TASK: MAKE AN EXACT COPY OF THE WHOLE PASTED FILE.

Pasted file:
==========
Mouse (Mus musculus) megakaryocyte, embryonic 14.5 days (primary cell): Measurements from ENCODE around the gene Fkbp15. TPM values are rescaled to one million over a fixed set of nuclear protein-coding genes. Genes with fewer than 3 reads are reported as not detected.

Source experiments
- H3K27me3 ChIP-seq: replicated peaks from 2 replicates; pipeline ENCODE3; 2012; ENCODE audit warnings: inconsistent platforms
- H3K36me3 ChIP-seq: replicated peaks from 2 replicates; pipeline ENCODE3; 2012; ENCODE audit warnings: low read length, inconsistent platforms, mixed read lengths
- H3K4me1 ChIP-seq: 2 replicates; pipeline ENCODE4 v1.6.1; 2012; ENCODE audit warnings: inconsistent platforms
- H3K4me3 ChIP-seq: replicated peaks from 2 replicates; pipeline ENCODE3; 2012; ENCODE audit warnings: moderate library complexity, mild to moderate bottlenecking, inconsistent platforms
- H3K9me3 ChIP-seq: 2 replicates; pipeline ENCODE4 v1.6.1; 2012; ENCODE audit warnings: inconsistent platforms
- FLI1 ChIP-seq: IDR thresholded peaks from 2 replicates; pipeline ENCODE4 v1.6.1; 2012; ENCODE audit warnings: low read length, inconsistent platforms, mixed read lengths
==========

Mouse (Mus musculus) megakaryocyte, embryonic 14.5 days (primary cell): Measurements from ENCODE around the gene Fkbp15. TPM values are rescaled to one million over a fixed set of nuclear protein-coding genes. Genes with fewer than 3 reads are reported as not detected.

Source experiments
- H3K27me3 ChIP-seq: replicated peaks from 2 replicates; pipeline ENCODE3; 2012; ENCODE audit warnings: inconsistent platforms
- H3K36me3 ChIP-seq: replicated peaks from 2 replicates; pipeline ENCODE3; 2012; ENCODE audit warnings: low read length, inconsistent platforms, mixed read lengths
- H3K4me1 ChIP-seq: 2 replicates; pipeline ENCODE4 v1.6.1; 2012; ENCODE audit warnings: inconsistent platforms
- H3K4me3 ChIP-seq: replicated peaks from 2 replicates; pipeline ENCODE3; 2012; ENCODE audit warnings: moderate library complexity, mild to moderate bottlenecking, inconsistent platforms
- H3K9me3 ChIP-seq: 2 replicates; pipeline ENCODE4 v1.6.1; 2012; ENCODE audit warnings: inconsistent platforms
- FLI1 ChIP-seq: IDR thresholded peaks from 2 replicates; pipeline ENCODE4 v1.6.1; 2012; ENCODE audit warnings: low read length, inconsistent platforms, mixed read lengths